Today we had the camp in Sarjapura, the most rural location out of the three days of camp. We were located in a tall building on the 4th floor which wasn’t the best idea.
However, Kim, Arveen, and I were lucky enough to get to go to MediHope, a new 6 month old hospital to see some surgeries for the day! Before we left, we managed to get our blood sugar (glucose) levels checked by an IT company here for the camp. It took a long drive to get there so we all fell asleep.
First, we saw two excisions of fissures in the vaginal area of two patients. It was pretty scary at first going into the operating room not knowing what to expect. It is quite surreal seeing being in an operating room with surgeons and assistants everywhere. We were so shocked to see the assistants position the patient the way they did and we just saw the vaginal area with such clarity it just opened our eyes to the reality of surgeries etc. I was very proud of us, our reactions and composure. Arveen gloved in on the first one to assist the surgeon, for example by holding areas of the body and looking more closely at what is going on anatomically. The surgeon, Dr. Reddy, was really engaging and explained the whole process as it was going on. Kim and I were standing not far behind to watch. It was quite a big operating room with lots of equipment, but you could tell it was still a new hospital with the way things were arranged. However, the surgeons were very well-trained and just as amazing as any other international surgeons, because med students here get no breaks and survive a very intensive five and a half years of schooling. They all seem to want to practice in America though but just can’t get the visa for it.
Kim and I went to the next operating room for the 2nd fissure while Arveen stayed behind to see the surgeon suturing up the wound. Kim basically just gloved into this next operation and got to feel around and assist. This operation was a lot cleaner than the first, less blood, and we had a better look at this one because it was only us two observing. We had lunch with the surgeons before our last operation. We felt like we were surgeons on a lunch break! The food was pretty good, typical north, and south Indian food.
The last operation, I got to glove in but it had a higher difficulty and care level than the first two. I had to wash my hands and arms almost 5 times in a particular way, then put on another layer of scrubs, the surgery one, and always hold my gloved hands upwards to not contaminate my gloves. This one was with Dr. Nagesh and he was also very very engaging with me. He let me cut the suture wires, hold the scissors and be so up close to the whole procedure it was surreal. I was very focused and observant; it felt amazing to be a part of it. I saw the beginning, from the cut of skin, to the pulling/cutting of the muscle to get the cyst out. I saw the cyst in all its glory with the thick milky pus/liquid that poured out when punctured. They clean and sterilize the wound with this thin brownish liquid and water, which made the wound area foam into an orange and red thick consistency! It was very vivid. Sometimes, lots of blood would just trickle out from certain cuts. There was a special tool to burn and heal certain wounds, it looked like a little laser. He then did the suturing while I helped cut the wire as he did it. I was so terrified to make the cut of just the wire, that I had to ask HERE about three times before I actually made each cut. All he said was as close to the skin as possible then I didn't have to ask anymore. The wound was then stapled, which could be taken off in about 9 days. Don't worry, the male patient was also put under general anesthesia while the first two were just regional spinal ones. Afterwards we thanked the surgeons for the amazing opportunity, spoke with Dr. Reddy for a while, then left. We also had to say our goodbyes to Dr. Shah and his fiancee today!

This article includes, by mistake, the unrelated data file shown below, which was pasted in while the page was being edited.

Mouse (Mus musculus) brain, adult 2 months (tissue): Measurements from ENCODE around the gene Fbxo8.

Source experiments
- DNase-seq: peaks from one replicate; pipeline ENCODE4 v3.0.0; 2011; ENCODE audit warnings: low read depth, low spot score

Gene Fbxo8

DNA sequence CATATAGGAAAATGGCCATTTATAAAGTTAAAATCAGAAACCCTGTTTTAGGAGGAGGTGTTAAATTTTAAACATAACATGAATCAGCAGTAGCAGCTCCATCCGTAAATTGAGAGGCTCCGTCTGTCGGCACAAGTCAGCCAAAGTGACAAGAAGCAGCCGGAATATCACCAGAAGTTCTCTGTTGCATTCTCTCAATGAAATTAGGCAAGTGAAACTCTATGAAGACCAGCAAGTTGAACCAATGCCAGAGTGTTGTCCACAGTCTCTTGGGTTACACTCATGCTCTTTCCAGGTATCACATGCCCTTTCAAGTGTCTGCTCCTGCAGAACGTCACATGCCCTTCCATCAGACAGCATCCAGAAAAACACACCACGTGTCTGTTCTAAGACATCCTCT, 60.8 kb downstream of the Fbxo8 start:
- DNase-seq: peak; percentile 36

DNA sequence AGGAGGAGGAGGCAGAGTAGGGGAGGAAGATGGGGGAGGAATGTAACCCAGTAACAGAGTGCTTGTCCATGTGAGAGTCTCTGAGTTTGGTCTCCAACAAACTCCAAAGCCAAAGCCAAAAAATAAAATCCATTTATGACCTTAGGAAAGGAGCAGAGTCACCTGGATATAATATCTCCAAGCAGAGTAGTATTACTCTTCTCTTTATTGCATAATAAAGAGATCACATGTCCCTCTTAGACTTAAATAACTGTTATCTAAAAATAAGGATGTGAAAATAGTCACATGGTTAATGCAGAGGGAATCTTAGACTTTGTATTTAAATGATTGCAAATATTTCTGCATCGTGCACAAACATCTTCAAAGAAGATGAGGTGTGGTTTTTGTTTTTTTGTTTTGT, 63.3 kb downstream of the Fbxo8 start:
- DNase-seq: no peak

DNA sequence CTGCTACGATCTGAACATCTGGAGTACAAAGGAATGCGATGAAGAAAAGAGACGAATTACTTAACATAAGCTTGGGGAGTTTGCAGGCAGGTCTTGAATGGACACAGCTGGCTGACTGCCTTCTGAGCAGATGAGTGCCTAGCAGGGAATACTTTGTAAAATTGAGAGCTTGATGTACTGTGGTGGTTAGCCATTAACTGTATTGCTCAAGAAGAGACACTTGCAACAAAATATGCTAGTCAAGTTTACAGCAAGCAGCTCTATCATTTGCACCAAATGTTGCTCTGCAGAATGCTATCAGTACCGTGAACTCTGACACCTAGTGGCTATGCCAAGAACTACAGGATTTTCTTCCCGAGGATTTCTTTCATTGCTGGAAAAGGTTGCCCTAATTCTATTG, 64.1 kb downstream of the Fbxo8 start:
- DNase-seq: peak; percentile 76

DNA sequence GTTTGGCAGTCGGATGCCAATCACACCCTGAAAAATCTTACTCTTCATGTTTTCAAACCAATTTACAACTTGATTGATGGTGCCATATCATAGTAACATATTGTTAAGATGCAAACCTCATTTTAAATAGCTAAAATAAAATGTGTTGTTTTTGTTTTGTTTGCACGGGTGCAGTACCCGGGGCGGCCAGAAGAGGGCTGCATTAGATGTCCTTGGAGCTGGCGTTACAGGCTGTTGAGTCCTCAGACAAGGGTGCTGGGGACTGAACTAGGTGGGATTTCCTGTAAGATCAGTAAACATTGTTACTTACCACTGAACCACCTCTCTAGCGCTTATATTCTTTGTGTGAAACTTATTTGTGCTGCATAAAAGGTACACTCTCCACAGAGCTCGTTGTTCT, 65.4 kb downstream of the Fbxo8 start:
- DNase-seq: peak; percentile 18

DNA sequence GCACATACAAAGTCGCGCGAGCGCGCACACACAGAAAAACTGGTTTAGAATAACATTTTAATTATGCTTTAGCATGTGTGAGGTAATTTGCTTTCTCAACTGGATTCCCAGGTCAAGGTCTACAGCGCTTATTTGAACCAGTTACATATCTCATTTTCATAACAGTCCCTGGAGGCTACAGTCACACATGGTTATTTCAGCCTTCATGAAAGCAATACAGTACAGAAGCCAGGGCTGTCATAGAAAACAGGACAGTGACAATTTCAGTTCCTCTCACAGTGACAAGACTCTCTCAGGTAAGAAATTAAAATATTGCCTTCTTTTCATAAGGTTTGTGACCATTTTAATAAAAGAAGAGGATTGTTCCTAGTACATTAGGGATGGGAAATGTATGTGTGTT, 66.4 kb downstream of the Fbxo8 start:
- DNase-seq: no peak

|Dr. Shah and his fiancee|